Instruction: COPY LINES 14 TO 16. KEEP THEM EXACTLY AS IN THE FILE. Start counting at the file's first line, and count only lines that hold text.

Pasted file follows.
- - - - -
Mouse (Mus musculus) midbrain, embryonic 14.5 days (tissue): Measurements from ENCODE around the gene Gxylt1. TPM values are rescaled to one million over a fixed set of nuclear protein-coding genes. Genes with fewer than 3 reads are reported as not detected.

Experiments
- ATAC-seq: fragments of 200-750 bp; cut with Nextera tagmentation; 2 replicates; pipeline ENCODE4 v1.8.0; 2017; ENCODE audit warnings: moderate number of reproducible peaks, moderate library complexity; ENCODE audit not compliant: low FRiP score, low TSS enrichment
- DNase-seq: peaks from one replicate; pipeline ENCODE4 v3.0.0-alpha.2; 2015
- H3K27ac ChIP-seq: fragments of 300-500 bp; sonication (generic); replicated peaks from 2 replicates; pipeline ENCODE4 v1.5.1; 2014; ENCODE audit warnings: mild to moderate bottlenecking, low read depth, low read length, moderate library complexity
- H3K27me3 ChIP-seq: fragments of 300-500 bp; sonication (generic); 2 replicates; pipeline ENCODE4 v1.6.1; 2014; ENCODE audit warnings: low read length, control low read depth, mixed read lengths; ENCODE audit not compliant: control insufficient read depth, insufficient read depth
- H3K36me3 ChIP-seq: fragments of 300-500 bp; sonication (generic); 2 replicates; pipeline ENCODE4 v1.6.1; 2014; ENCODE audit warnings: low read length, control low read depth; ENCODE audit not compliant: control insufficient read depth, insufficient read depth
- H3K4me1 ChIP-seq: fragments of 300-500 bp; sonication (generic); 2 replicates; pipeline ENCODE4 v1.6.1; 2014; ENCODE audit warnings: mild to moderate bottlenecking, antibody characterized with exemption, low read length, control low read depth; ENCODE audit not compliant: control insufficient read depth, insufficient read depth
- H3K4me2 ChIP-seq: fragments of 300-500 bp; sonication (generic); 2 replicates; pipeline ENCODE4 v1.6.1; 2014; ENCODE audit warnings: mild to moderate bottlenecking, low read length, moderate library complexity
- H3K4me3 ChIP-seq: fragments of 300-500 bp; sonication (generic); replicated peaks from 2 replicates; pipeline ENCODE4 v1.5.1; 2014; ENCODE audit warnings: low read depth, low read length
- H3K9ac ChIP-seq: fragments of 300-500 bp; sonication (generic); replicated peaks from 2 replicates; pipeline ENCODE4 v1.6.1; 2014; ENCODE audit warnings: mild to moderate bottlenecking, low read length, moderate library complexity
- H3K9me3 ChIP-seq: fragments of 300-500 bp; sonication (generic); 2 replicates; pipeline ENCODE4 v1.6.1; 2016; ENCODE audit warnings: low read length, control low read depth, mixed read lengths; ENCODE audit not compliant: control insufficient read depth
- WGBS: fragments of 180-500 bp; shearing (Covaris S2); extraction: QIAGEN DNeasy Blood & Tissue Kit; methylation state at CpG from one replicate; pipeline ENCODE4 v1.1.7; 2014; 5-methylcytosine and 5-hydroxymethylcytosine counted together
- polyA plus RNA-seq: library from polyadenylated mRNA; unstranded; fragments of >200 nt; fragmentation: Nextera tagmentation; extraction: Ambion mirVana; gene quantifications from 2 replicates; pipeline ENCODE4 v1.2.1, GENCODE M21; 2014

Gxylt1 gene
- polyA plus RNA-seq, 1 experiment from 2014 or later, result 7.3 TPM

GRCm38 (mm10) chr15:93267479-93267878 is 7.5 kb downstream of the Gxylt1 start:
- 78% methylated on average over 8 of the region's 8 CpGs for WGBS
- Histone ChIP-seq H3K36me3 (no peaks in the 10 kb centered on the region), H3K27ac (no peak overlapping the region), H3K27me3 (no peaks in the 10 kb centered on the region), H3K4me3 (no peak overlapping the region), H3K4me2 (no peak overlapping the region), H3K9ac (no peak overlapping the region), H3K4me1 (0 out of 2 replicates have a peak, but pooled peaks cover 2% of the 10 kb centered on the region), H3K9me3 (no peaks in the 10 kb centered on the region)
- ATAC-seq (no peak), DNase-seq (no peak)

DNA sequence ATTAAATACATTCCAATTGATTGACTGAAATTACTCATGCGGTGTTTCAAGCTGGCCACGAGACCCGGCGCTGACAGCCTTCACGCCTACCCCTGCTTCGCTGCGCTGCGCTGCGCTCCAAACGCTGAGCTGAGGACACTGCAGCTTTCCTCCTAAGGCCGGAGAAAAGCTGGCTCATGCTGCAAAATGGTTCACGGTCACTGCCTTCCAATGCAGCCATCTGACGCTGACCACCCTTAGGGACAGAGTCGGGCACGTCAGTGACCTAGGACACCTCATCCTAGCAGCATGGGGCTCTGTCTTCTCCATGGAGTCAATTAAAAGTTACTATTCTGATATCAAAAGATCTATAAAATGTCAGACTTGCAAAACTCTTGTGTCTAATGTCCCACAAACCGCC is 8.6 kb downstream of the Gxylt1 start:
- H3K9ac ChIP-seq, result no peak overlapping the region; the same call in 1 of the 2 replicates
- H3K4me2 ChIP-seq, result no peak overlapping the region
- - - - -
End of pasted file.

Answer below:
- polyA plus RNA-seq: library from polyadenylated mRNA; unstranded; fragments of >200 nt; fragmentation: Nextera tagmentation; extraction: Ambion mirVana; gene quantifications from 2 replicates; pipeline ENCODE4 v1.2.1, GENCODE M21; 2014

Gxylt1 gene
- polyA plus RNA-seq, 1 experiment from 2014 or later, result 7.3 TPM